For hundreds of millions of people globally, the covid-19 pandemic has fundamentally re-ordered the relationship between where one resides and where one’s paid work is done. Much ink has justifiably been spilled on the nature, drivers and consequences of these novel geographies of home and work. This analysis, drawing on the UK Household Longitudinal Study (UKHLS), seeks to generate novel insights into the socially and spatially uneven experiences of work related mobilities during this crisis. The findings illustrate significant differences in the characteristics and circumstances of those who did and did not get to work from home during the peak of the pandemic. These distinct cleavages, it is argued, are emblematic of deeper entrenched inequalities.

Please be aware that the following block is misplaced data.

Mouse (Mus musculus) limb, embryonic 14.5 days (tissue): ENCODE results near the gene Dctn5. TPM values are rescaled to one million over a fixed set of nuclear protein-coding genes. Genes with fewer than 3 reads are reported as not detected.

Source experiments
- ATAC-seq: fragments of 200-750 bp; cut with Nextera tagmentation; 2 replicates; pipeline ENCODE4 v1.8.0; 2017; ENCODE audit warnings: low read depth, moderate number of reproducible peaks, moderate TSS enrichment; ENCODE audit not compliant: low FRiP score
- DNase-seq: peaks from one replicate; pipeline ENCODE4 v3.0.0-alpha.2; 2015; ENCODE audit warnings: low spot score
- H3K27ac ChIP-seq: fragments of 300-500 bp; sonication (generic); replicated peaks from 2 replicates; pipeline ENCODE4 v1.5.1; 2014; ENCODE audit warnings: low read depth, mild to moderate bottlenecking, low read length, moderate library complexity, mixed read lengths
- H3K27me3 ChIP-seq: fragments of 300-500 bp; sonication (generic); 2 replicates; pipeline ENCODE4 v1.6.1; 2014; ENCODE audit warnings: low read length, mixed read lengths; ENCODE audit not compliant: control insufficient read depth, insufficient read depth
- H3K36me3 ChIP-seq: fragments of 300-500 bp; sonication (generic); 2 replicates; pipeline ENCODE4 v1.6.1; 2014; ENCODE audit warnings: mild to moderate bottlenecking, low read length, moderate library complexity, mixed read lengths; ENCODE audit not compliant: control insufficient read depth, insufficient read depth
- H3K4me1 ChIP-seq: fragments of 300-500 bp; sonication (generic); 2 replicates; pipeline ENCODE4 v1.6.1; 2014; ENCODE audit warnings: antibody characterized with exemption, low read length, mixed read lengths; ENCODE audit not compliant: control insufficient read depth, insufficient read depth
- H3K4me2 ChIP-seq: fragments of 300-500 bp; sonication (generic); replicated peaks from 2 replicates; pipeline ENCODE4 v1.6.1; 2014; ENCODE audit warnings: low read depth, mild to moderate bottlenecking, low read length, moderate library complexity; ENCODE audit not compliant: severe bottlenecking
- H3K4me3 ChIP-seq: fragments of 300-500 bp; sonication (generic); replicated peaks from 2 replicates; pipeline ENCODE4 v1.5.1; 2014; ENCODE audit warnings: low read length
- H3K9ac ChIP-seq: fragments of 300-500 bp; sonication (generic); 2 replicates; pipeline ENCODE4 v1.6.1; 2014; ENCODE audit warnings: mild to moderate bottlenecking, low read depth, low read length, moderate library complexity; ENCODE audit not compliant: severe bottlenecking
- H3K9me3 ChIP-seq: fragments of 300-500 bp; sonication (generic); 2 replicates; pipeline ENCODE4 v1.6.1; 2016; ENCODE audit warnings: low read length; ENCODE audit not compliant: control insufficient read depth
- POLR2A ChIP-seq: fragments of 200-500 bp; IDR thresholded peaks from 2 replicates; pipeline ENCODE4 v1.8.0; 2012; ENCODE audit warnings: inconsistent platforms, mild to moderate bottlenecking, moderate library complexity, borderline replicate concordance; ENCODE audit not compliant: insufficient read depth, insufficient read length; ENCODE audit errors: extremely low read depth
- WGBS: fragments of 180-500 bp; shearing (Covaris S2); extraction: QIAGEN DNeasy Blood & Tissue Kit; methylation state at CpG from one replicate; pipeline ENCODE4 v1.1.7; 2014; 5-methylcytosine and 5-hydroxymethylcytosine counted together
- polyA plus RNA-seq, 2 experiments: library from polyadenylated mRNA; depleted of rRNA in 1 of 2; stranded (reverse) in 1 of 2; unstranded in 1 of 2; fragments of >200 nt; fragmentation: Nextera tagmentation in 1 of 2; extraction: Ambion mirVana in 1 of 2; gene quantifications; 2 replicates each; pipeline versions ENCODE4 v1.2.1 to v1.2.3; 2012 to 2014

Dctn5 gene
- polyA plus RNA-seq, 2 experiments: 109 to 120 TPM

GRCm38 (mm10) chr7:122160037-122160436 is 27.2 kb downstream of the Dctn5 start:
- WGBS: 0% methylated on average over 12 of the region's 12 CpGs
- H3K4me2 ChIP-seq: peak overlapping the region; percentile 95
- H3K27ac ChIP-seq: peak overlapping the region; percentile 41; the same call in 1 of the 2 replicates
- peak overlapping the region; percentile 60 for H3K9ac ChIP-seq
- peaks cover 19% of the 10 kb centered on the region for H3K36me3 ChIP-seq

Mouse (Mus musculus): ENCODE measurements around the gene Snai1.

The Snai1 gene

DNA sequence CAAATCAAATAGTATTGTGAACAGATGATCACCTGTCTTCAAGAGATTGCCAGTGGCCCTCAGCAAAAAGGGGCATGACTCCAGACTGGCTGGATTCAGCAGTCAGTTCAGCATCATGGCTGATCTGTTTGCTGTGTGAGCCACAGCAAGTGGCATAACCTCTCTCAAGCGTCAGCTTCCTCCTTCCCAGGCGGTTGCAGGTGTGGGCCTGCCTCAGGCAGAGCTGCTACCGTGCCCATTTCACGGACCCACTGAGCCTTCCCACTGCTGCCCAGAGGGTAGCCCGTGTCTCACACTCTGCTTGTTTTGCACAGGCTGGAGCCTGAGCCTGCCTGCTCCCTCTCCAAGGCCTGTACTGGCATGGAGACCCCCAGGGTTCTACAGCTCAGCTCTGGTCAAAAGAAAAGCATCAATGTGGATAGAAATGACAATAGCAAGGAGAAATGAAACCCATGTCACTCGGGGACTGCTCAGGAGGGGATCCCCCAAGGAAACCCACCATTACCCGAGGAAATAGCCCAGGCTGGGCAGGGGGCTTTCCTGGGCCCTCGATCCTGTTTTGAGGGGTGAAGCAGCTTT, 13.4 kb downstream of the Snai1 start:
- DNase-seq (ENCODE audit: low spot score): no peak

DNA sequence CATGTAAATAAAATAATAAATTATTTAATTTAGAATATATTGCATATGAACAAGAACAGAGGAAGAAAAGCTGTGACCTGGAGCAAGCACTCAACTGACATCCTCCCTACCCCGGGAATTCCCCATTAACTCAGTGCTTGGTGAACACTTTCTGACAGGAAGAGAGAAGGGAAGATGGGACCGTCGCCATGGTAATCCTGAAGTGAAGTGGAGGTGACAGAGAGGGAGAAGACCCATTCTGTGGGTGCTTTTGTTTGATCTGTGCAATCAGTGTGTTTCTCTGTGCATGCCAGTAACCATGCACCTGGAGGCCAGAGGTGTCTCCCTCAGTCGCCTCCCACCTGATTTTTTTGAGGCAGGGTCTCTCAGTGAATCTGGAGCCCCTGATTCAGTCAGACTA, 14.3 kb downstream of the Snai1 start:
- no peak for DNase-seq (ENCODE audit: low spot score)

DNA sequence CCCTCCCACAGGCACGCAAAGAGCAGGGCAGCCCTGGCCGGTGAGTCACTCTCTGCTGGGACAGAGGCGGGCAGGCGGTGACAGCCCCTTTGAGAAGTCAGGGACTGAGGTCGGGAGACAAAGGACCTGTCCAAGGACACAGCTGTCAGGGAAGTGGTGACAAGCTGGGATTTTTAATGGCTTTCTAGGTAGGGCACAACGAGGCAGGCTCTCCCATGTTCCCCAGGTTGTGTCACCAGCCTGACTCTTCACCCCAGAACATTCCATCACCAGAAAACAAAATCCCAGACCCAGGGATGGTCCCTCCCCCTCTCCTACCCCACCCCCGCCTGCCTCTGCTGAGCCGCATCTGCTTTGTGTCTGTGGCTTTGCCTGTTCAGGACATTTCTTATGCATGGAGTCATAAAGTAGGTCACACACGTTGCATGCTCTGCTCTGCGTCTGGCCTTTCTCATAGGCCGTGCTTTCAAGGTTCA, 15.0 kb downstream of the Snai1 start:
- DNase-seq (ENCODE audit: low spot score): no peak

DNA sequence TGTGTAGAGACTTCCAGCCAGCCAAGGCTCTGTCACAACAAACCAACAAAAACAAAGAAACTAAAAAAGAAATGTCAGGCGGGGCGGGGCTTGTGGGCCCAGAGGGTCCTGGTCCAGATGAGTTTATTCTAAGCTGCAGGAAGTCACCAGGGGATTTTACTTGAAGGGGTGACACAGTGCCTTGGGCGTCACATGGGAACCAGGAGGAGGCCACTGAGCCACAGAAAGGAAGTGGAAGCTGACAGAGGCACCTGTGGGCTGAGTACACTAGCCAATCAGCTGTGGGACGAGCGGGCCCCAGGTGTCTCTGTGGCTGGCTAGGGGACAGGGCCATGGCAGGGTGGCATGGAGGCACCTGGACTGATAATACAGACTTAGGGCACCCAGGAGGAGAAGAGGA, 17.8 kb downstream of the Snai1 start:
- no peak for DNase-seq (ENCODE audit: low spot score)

Copyright: © 2023, Author(s). This is an open access article distributed under the terms of the Creative Commons Attribution License, which permits unrestricted use, distribution, and reproduction in any medium, provided the original author and source are credited (https://creativecommons.org/licenses/by/4.0/).